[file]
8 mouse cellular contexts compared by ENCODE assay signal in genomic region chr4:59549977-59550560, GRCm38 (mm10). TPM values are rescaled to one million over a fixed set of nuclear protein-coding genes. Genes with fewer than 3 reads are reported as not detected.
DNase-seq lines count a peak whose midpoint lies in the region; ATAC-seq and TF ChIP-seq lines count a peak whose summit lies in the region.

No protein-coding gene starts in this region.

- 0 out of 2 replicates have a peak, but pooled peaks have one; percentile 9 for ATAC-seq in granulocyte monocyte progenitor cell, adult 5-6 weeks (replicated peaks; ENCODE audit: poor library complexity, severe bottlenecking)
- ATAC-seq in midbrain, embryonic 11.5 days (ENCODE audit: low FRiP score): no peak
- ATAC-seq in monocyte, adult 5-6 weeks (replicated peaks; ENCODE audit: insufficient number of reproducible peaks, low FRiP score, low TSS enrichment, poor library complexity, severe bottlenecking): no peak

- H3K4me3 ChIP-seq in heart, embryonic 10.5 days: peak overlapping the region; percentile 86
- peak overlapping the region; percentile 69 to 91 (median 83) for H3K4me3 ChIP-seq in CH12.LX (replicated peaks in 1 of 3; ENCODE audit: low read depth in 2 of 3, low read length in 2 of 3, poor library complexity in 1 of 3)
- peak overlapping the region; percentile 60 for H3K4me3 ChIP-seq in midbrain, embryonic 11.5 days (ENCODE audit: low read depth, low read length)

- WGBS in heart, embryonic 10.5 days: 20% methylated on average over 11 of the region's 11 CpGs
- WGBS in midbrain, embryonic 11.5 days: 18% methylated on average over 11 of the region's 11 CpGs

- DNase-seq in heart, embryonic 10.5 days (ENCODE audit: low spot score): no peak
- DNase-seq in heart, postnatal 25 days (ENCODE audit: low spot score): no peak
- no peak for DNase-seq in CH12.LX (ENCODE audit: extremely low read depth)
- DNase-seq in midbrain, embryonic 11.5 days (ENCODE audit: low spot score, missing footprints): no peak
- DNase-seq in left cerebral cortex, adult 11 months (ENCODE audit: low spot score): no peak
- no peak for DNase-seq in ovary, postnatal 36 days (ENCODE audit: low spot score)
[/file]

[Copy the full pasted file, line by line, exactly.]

8 mouse cellular contexts compared by ENCODE assay signal in genomic region chr4:59549977-59550560, GRCm38 (mm10). TPM values are rescaled to one million over a fixed set of nuclear protein-coding genes. Genes with fewer than 3 reads are reported as not detected.
DNase-seq lines count a peak whose midpoint lies in the region; ATAC-seq and TF ChIP-seq lines count a peak whose summit lies in the region.

No protein-coding gene starts in this region.

- 0 out of 2 replicates have a peak, but pooled peaks have one; percentile 9 for ATAC-seq in granulocyte monocyte progenitor cell, adult 5-6 weeks (replicated peaks; ENCODE audit: poor library complexity, severe bottlenecking)
- ATAC-seq in midbrain, embryonic 11.5 days (ENCODE audit: low FRiP score): no peak
- ATAC-seq in monocyte, adult 5-6 weeks (replicated peaks; ENCODE audit: insufficient number of reproducible peaks, low FRiP score, low TSS enrichment, poor library complexity, severe bottlenecking): no peak

- H3K4me3 ChIP-seq in heart, embryonic 10.5 days: peak overlapping the region; percentile 86
- peak overlapping the region; percentile 69 to 91 (median 83) for H3K4me3 ChIP-seq in CH12.LX (replicated peaks in 1 of 3; ENCODE audit: low read depth in 2 of 3, low read length in 2 of 3, poor library complexity in 1 of 3)
- peak overlapping the region; percentile 60 for H3K4me3 ChIP-seq in midbrain, embryonic 11.5 days (ENCODE audit: low read depth, low read length)

- WGBS in heart, embryonic 10.5 days: 20% methylated on average over 11 of the region's 11 CpGs
- WGBS in midbrain, embryonic 11.5 days: 18% methylated on average over 11 of the region's 11 CpGs

- DNase-seq in heart, embryonic 10.5 days (ENCODE audit: low spot score): no peak
- DNase-seq in heart, postnatal 25 days (ENCODE audit: low spot score): no peak
- no peak for DNase-seq in CH12.LX (ENCODE audit: extremely low read depth)
- DNase-seq in midbrain, embryonic 11.5 days (ENCODE audit: low spot score, missing footprints): no peak
- DNase-seq in left cerebral cortex, adult 11 months (ENCODE audit: low spot score): no peak
- no peak for DNase-seq in ovary, postnatal 36 days (ENCODE audit: low spot score)